Top Tips on How to Stop Dreading the “Dreaded Weigh-In”

And Why the Scales Should Not Be Relied On


There is one simple thing that separates my approach to nutrition from most other “slimming clubs”. It is the lack of dependence on the (often dreaded) weekly weigh in to monitor our progress.


And for good reason. Scales are for fish!


To be serious, the scales are not the only way to monitor your progress. In fact, they can be quite detrimental to your progress if you attach your self-worth to the weighing scales.


If you are an emotional eater, then odds are you will have emotions attached to the weighing scales also. Those with a love/hate relationship with the weighing scales (you love to get on it, but you hate yourself when you get off it) need to stop weighing themselves. Immediately.


The Scales Is a Tool, No More


Now in saying the above, I am not suggesting to never use the weighing scales. But I am insisting that you learn to detach your self-worth from it. The scales can be used if you understand what they are actually weighing and if you can come to accept that this measurement will fluctuate every single day.


Let me explain.


When people say they want to lose weight, what they really mean is they want to lose body fat. A weighing scale is the most commonly used tool to track their fat loss progress. But it is far from an accurate way to single out the amount of fat actually lost.


The scale is merely a tool that measures your weight, which includes muscle and brain mass, blood volume, bodily fluid, stomach and bowel contents, and last but not least, body fat.


So just how accurate is a scale for gauging fat loss if it is measuring these other things at the same time?


The truth is, the scale is useless at weighing fat itself if it is used every day. Things go in and out of your body at different rates every day, which results in daily weight fluctuations.


It Is a Fraud


Your weight fluctuates over 24 to 48 hours, depending on a range of factors including:

  • what you ate and drank

  • the time of month

  • if you exercised

  • how often you went to the loo for a number one and/or two

The type of food you eat, namely carbohydrates, can cause massive fluctuations too. When you eat an excess of carbs that is not used for energy straight away. It gets converted to glycogen and binds to water and is then stored in the body.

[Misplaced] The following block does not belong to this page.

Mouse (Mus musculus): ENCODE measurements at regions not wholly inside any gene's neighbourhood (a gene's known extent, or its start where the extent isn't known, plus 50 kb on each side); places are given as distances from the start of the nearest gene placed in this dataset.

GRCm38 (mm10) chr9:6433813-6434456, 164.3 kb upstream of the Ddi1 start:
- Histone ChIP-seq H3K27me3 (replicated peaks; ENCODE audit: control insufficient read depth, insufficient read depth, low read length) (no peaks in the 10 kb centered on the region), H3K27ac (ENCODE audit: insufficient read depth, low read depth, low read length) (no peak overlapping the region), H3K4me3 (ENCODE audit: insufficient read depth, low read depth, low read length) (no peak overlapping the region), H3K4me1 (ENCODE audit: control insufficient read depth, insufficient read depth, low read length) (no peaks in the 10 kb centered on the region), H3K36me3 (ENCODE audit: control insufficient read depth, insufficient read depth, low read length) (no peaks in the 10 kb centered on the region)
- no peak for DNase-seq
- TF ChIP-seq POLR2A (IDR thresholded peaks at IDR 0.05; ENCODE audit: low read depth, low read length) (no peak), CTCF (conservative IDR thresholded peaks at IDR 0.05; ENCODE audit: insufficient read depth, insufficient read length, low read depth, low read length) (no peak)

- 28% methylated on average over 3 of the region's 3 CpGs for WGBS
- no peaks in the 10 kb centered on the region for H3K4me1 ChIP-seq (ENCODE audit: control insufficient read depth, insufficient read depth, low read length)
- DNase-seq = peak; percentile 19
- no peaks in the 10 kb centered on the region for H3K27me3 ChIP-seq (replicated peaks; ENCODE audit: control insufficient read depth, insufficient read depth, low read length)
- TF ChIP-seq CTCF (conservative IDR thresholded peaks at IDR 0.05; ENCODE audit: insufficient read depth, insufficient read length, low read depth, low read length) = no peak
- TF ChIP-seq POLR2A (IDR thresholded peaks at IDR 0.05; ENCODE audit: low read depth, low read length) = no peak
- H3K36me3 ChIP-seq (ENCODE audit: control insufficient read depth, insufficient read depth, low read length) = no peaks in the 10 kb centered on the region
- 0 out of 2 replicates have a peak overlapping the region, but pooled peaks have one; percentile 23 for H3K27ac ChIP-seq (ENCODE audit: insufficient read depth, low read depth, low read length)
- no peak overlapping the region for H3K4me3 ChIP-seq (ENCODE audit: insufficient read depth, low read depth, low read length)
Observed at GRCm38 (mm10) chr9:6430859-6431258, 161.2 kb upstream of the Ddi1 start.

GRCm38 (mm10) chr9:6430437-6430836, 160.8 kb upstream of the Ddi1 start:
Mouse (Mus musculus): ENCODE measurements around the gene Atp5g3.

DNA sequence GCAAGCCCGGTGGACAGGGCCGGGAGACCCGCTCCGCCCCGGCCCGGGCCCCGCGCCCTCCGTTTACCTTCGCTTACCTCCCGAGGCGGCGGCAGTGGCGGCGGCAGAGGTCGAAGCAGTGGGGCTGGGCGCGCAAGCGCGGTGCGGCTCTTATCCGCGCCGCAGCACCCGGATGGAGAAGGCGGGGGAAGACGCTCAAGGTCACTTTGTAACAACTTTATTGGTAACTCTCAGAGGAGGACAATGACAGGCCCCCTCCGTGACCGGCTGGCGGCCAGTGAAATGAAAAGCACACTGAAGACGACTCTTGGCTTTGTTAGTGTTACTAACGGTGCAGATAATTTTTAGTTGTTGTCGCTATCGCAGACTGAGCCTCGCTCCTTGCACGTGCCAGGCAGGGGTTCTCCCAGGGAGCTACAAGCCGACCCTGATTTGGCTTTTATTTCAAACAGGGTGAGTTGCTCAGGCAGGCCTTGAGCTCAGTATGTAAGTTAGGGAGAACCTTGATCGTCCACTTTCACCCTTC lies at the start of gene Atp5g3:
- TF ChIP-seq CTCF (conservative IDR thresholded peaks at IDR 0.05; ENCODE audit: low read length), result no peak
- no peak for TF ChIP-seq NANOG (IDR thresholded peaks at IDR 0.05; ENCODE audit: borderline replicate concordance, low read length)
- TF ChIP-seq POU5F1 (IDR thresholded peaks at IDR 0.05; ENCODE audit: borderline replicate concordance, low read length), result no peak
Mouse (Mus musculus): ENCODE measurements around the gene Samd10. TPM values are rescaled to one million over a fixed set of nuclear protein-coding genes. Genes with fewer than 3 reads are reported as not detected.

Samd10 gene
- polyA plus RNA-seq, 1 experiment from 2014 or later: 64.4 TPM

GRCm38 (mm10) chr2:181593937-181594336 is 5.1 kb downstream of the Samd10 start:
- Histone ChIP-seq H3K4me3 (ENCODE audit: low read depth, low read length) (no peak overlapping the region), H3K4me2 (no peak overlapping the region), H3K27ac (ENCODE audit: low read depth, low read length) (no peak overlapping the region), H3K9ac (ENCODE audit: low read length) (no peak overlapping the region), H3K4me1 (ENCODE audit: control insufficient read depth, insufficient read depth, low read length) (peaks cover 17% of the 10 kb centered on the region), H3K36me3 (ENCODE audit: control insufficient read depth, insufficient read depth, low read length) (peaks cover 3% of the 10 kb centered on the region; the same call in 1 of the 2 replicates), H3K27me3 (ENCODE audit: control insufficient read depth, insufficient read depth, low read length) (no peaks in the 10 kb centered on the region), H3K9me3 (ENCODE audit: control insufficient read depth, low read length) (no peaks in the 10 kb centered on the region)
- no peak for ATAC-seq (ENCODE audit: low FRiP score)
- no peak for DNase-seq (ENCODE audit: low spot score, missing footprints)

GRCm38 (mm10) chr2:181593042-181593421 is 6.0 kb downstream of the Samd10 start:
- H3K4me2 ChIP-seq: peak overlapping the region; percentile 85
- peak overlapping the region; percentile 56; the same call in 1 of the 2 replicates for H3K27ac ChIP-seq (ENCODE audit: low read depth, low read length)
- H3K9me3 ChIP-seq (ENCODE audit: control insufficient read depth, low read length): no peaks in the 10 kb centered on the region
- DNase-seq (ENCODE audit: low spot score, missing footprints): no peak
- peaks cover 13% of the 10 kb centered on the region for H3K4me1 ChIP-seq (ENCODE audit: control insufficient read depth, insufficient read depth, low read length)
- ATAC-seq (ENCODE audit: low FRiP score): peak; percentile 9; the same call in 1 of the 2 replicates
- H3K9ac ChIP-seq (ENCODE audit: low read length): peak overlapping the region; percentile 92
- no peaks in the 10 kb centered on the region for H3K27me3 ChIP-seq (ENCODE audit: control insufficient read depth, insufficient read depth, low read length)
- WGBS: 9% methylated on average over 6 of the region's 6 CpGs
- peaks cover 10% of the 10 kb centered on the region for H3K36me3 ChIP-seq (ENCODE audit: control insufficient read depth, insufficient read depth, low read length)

On average, the body can store up to 500g of glycogen. For every 1g of glycogen, the body stores 3 to 4g of water with it. This equates to a stored weight of up to 2.5kg between glycogen and water.


On the other hand, if you eat less carbs, you use stored energy reserves. When the stored glycogen is depleted, you also lose the stored water bound to it.


That’s a 2.5kg (or 5.5 lbs) shift on the scales, which has nothing whatsoever to do with fat loss.

It is exactly this weighing scales trickery that makes people believe they have lost 7 lbs of fat in 7 days as a result of their new diet, cleanse or detox. When all you have lost is mainly stored glycogen and water.


It’s a fraud.


Other Trickery


Constipation is another very influencing factor on scale weight. Same goes for the other direction. If you have a good bowel movement then you can lose up to 2kg, instantly!


Water retention and bloating, perhaps due to the time of the month, also show up on the scales. As do hydration levels. Sweating shows up as a decrease. Good hydration levels show up as an increase.


Another influencing factor that you might not have ever considered is inflammation. This can be due to injury or after a heavy training session, be it running or lifting heavy weights. The scales can go up if you weigh in the day after training.


Bearing in mind, this is entirely normal and necessary for the body to get stronger as it rebuilds and refortifies. Once again, this has nothing to do with your fat loss efforts.


Considering all the above, the scales are rarely a reliable indicator of your progress. Daily weigh-ins can mess with your mindset, lead you to believe you are making no progress despite your best efforts, and ultimately make you feel like a failure and a piece of poo. Pun intended.


What to Do Instead


The scale is not the only way to monitor your progress and it is certainly not for everyone. If you have become obsessive over the scales and it has the ability to control how you feel about yourself, then break up with it. For a while at least.